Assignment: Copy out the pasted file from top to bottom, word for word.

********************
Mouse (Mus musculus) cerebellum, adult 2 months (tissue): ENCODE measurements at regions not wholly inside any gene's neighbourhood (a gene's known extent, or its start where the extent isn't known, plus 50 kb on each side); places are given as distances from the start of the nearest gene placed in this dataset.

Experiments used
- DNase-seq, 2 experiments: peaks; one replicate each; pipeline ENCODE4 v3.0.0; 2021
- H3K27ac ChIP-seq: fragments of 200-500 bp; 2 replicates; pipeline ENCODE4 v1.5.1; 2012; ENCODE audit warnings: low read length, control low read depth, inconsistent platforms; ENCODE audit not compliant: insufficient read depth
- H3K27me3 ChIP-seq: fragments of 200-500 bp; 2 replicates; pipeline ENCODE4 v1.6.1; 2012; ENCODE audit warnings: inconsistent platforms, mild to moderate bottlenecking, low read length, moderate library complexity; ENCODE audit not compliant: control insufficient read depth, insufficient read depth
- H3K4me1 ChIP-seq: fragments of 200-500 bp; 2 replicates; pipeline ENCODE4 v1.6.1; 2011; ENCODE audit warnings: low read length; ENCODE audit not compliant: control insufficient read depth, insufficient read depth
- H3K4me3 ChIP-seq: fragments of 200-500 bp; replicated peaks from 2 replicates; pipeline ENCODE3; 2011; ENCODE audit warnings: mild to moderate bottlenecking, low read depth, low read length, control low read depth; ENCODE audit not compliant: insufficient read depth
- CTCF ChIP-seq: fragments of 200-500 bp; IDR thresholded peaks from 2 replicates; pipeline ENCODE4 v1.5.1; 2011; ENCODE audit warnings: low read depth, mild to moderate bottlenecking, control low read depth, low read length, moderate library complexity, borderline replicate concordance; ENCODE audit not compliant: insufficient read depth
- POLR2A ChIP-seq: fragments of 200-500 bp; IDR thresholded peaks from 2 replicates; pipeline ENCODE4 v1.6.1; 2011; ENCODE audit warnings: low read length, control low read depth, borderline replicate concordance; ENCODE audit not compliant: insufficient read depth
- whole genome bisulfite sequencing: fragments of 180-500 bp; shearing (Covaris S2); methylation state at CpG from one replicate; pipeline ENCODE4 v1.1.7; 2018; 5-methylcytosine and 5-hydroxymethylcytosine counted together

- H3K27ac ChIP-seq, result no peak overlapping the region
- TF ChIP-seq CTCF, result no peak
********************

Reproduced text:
Mouse (Mus musculus) cerebellum, adult 2 months (tissue): ENCODE measurements at regions not wholly inside any gene's neighbourhood (a gene's known extent, or its start where the extent isn't known, plus 50 kb on each side); places are given as distances from the start of the nearest gene placed in this dataset.

Experiments used
- DNase-seq, 2 experiments: peaks; one replicate each; pipeline ENCODE4 v3.0.0; 2021
- H3K27ac ChIP-seq: fragments of 200-500 bp; 2 replicates; pipeline ENCODE4 v1.5.1; 2012; ENCODE audit warnings: low read length, control low read depth, inconsistent platforms; ENCODE audit not compliant: insufficient read depth
- H3K27me3 ChIP-seq: fragments of 200-500 bp; 2 replicates; pipeline ENCODE4 v1.6.1; 2012; ENCODE audit warnings: inconsistent platforms, mild to moderate bottlenecking, low read length, moderate library complexity; ENCODE audit not compliant: control insufficient read depth, insufficient read depth
- H3K4me1 ChIP-seq: fragments of 200-500 bp; 2 replicates; pipeline ENCODE4 v1.6.1; 2011; ENCODE audit warnings: low read length; ENCODE audit not compliant: control insufficient read depth, insufficient read depth
- H3K4me3 ChIP-seq: fragments of 200-500 bp; replicated peaks from 2 replicates; pipeline ENCODE3; 2011; ENCODE audit warnings: mild to moderate bottlenecking, low read depth, low read length, control low read depth; ENCODE audit not compliant: insufficient read depth
- CTCF ChIP-seq: fragments of 200-500 bp; IDR thresholded peaks from 2 replicates; pipeline ENCODE4 v1.5.1; 2011; ENCODE audit warnings: low read depth, mild to moderate bottlenecking, control low read depth, low read length, moderate library complexity, borderline replicate concordance; ENCODE audit not compliant: insufficient read depth
- POLR2A ChIP-seq: fragments of 200-500 bp; IDR thresholded peaks from 2 replicates; pipeline ENCODE4 v1.6.1; 2011; ENCODE audit warnings: low read length, control low read depth, borderline replicate concordance; ENCODE audit not compliant: insufficient read depth
- whole genome bisulfite sequencing: fragments of 180-500 bp; shearing (Covaris S2); methylation state at CpG from one replicate; pipeline ENCODE4 v1.1.7; 2018; 5-methylcytosine and 5-hydroxymethylcytosine counted together

- H3K27ac ChIP-seq, result no peak overlapping the region
- TF ChIP-seq CTCF, result no peak